Child and Young Adult Households in the Context of the AIDS epidemic in Zimbabwe , 1988-2006

Daniel Ciganda, University of Western Ontario
Eric Tenkorang, University of Western Ontario

It has been assumed that the emergence of Child-Headed Households (CHH) and Young Adult Households (YAH) is an indicator of the erosion of the traditional safety nets and a direct consequence of the increasing number of orphans in sub-Saharan Africa. However, the initial evidence presented so far suggests the process of formation of CHH and YAH is more complex than it appears to be. Using the four available waves of the DHS in Zimbabwe (1988, 1994, 1999, and 2005/2006) we find that the proportion of households with no adults have remained stable in the last years, although the number of orphans have increased significantly. In fact, a large number of children living in CHH are non-orphans which suggests that these kind of living arrangements are not always a direct consequence of parental death. Moreover, our analysis show that CHH and YAH are less likely to have unmet basic needs than children in households headed by working-age adults.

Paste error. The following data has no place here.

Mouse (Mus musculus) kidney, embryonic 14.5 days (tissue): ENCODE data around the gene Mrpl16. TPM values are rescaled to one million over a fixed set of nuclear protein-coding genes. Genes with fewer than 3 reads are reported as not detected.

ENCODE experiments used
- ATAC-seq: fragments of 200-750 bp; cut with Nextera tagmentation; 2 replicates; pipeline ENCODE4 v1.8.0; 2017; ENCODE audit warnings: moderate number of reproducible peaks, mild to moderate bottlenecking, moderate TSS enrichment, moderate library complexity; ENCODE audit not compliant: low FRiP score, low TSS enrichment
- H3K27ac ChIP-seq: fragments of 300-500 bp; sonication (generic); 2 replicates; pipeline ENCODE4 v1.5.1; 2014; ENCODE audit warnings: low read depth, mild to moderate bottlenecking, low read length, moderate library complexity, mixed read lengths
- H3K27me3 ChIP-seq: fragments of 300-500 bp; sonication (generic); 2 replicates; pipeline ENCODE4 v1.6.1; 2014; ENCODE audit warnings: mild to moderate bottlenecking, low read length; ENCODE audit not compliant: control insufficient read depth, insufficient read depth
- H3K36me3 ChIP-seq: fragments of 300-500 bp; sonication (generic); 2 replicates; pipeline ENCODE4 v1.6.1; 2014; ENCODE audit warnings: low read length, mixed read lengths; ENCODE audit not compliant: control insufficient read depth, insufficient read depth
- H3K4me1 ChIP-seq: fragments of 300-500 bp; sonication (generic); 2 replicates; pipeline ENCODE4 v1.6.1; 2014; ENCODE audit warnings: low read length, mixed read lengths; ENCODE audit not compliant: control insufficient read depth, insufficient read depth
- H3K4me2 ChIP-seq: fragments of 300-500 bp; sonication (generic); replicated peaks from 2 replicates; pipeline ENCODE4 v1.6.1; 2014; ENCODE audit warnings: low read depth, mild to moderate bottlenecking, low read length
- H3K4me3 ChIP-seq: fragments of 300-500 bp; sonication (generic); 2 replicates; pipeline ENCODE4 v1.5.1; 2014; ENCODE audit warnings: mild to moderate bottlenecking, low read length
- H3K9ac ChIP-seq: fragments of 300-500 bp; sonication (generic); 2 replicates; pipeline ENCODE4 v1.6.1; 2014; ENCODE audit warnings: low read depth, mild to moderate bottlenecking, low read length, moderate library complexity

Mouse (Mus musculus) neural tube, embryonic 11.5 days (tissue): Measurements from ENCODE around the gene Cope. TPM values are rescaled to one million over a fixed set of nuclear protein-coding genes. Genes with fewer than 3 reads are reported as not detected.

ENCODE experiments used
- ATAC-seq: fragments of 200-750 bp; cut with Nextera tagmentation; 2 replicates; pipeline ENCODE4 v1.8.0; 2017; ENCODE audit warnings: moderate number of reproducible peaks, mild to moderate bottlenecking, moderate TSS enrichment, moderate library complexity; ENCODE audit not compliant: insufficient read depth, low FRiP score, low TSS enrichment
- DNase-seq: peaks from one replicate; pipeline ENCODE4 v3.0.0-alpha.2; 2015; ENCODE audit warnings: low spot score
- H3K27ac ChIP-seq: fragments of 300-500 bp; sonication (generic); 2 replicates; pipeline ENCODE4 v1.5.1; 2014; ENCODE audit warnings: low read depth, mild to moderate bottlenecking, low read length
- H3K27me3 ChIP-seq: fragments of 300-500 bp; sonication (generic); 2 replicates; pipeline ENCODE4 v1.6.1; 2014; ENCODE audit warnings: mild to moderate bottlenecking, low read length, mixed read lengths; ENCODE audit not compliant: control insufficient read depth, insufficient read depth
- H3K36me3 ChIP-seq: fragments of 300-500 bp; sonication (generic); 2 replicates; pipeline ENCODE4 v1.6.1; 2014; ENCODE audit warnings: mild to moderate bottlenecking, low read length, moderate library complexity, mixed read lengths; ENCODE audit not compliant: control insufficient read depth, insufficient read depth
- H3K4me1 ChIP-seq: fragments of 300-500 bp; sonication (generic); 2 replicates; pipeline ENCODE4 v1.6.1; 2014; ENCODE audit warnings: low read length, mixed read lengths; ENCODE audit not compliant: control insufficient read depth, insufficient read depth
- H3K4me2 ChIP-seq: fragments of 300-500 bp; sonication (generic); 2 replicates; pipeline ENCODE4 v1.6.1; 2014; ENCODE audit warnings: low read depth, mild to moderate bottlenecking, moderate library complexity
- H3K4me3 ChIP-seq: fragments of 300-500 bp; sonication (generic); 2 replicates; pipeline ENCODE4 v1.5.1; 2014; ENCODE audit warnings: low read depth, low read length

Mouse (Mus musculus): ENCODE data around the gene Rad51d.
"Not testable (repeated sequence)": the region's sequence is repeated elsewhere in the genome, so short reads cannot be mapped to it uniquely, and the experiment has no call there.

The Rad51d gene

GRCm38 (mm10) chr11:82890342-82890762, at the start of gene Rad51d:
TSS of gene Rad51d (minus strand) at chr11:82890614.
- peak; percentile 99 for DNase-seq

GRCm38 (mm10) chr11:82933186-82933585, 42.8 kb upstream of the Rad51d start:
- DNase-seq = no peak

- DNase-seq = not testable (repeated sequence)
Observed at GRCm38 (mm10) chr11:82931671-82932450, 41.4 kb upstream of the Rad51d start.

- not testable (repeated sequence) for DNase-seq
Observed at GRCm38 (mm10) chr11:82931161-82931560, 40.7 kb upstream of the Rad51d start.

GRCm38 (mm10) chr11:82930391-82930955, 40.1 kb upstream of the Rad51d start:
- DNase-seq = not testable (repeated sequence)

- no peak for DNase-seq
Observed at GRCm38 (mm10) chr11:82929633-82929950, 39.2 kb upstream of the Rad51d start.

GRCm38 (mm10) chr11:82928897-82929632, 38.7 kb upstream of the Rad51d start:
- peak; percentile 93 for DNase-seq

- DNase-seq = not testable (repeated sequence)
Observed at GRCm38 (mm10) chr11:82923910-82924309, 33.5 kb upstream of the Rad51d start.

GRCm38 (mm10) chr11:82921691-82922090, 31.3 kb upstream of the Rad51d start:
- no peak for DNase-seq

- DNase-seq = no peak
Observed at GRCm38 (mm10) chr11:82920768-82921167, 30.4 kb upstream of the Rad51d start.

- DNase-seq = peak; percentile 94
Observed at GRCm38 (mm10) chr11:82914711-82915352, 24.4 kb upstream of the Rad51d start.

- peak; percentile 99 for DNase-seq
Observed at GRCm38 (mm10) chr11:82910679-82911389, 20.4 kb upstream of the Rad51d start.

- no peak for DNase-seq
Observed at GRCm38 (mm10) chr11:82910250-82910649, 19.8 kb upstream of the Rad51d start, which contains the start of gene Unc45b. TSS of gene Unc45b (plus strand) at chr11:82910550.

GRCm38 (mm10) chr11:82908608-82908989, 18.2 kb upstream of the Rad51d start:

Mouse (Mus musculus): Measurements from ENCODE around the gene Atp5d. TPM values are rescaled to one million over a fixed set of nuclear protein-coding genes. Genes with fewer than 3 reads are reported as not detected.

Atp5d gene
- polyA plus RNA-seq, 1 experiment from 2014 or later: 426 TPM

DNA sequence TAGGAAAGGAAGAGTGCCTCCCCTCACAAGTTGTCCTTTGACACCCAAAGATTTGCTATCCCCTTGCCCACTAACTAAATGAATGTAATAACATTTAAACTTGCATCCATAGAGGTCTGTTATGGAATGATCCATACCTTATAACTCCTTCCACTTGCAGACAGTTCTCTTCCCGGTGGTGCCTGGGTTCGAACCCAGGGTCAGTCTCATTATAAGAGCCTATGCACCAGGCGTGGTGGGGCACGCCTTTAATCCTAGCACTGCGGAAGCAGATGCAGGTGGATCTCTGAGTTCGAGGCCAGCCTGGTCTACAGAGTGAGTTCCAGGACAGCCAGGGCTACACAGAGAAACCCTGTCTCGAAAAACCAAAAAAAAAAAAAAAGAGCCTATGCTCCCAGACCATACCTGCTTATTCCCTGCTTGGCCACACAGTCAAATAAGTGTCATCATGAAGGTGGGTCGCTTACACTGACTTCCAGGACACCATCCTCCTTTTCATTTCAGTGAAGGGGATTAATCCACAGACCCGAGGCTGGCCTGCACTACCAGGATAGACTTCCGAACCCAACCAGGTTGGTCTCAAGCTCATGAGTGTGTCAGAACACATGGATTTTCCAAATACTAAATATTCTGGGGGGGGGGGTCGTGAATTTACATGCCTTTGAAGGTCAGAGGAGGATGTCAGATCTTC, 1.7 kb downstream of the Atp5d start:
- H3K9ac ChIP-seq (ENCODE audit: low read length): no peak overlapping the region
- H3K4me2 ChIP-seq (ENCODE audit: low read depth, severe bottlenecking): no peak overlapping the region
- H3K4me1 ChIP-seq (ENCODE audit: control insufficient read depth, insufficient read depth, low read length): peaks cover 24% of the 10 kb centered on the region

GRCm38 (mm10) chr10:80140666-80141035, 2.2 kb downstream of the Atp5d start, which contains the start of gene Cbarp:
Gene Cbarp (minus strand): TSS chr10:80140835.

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Presented in Session 137: Family Structure and HIV/AIDS in Sub-Saharan Africa